BBC 6 minute English-Why’s it called mother tongue

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BBC 6 minute English-Why’s it called mother tongue

 

 

Transcript of the podcast

Note: This is not a word-for-word transcript

.Sam: Hello. This is 6 Minute English, I’m Sam

.Georgina: And I’m Georgina

?Sam: Georgina, what languages do you speak

!Georgina: Well, my mother tongue is English and I also speak Spanish and French badly

Sam: OK. It’s interesting that we say ‘mother tongue’, isn’t it? Like many languages, English has a number of gender-specific terms that don’t refer to gender-specific ideas and concepts. And this complicated relationship between language and gender is what we will be talking about today. But first, this week’s quiz question, which is also on the topic of languages. Which of these languages is the newest? Is it

A: Esperanto

B: Afrikaans

C: Light Warlpiri

?What do you think, Georgina

Georgina: Well, I’ve only heard of two of these – Esperanto and Afrikaans – so I think I’m going to choose the other one, Light Warlpiri, purely as I’ve never heard of it, so I think that must be the one

Sam: OK, well we’ll find out if your intuition is correct later in the programme. Professor Lera Boroditsky is a cognitive scientist who was a guest on the BBC World Service programme, The Conversation. She was asked about why we use the term ‘mother tongue’ in English

Professor Lera Boroditsky

Different languages actually do it differently, but definitely there’s a strong association between mothers as primary caregivers and people who teach us things, and so there’s that point of origin metaphor that applies in a lot of languages

?Sam: So, how does she explain the use of mother tongue, Georgina

Georgina: Well, she says it’s a form of metaphor. A metaphor is a way of describing something by comparing it to something else. In a metaphor,though, you don’t say that something is like something else, you say that it ‘is’ something else. For example, having good friends is the key to a happy life

Sam: It is indeed. In this metaphor, language is seen as coming from your primary caregiver, the person who looked after you most when you were young, and traditionally this was mothers

Georgina: So, this is perhaps the point of origin, the starting place,of the metaphorical phrase, mother tongue. Let’s listen again

Professor Lera Boroditsky

Different languages actually do it differently, but definitely there’s a strong association between mothers as primary caregivers and people who teach us things, and so there’s that point of origin metaphor that applies in a lot of languages

Sam: Language is very powerful in society and culture, and when it comes to gendered language, it can cause some issues. Here’s Lera Boroditsky again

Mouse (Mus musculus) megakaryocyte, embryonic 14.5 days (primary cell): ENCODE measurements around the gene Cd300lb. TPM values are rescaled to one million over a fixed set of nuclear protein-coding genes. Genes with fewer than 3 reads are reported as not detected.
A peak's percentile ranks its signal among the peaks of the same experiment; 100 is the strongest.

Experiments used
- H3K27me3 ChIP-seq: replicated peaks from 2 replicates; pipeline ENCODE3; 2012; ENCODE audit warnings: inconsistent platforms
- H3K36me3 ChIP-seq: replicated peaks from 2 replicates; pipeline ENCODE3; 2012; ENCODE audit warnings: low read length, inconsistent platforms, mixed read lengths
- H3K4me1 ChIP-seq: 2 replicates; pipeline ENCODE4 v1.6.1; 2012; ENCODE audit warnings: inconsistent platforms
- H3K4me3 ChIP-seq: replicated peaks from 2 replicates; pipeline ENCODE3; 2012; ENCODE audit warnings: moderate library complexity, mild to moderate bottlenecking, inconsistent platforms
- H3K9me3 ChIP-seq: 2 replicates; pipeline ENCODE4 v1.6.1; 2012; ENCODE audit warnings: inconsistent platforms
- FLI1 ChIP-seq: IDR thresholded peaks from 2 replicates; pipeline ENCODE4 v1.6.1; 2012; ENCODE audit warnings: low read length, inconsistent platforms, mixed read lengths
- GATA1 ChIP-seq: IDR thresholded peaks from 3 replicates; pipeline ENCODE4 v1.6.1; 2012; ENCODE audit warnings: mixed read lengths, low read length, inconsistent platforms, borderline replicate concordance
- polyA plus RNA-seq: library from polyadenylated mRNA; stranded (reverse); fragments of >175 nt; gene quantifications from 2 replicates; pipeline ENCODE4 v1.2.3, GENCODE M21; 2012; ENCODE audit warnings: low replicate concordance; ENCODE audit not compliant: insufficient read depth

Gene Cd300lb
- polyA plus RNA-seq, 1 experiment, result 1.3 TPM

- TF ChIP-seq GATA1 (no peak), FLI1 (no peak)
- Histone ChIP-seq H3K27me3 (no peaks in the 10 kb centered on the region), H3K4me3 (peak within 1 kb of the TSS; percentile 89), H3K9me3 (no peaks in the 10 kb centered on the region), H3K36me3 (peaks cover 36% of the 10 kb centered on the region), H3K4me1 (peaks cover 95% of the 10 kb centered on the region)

Professor Lera Boroditsky

… in English of course we have some words that are gendered, like ‘actor’ and ‘actress’ or ‘waiter’ and ‘waitress’, and very commonly when there are those two gender forms people perceive the masculine form as being a more prestigious job or the more skilled job than the feminine form, so an actor is a fancier job than an actress and a waiter is a fancier job than a waitress, and so they could then come with pay disparities and so on

?Sam: So, what’s the subconscious difference in attitude towards, for example, an actor and actress

Georgina: Well, she says that people perceive those roles differently. This means that we are aware of, or believe there is a difference in the jobs because of the vocabulary. The male form is perceived to be more prestigious – more important, more respected, even though it’s exactly the same job

Sam: And this attitude can lead to problems such as disparities in pay. A disparity is a difference, an inequality, and in the world of work it can mean men getting paid more than women for the same job. Here’s Professor Boroditsky again

Professor Lera Boroditsky

…in English of course we have some words that are gendered, like ‘actor’ and ‘actress’ or ‘waiter’ and ‘waitress’, and very commonly when there are those two gender forms people perceive the masculine form as being a more prestigious job or a more skilled job than the feminine form, so an actor is a fancier job than an actress and a waiter is a fancier job than a waitress, and so they could then come with pay disparities and so on

Sam: OK, before we take another look at today’s vocabulary, let’s reveal the answer to this week’s quiz. Which of these languages is the newest, is it

A: Esperanto

B: Afrikaans

C: Light Warlpiri

?Georgina, what did you say

.Georgina: I thought it had to be Light Walpiri, but just because I had never heard of it before

Sam: Well, congratulations. Your instincts were good, that is correct. Let’s move on to vocabulary and look at today’s words and phrase again

.Georgina: A primary caregiver is a person who has most responsibility for looking after someone

.Sam: A point of origin is the place or time when something begins

Georgina: A metaphor is a way of describing something. We can say that something is something else that has similar qualities

!Sam: You’re a star

.Georgina: Aw, thank you

.Sam: No, I meant, you’re a star, is an example of a metaphor

.Georgina: Oh, OK. Of course, I knew that

Sam: Mmmm, if you say so. To perceive is to think of something in a particular way. We might perceive the value of different jobs based on the vocabulary used to describe them

.Georgina: Something prestigious is important and respected

Sam: And finally, a disparity is a difference, an inequality and is often used when talking about how men and women aren’t always paid the same for the same job. And that is all from us. We look forward to your company again soon. In the meantime, you can always find us online, on social media and on the BBC Learning English app. Bye for now

!Georgina: Bye

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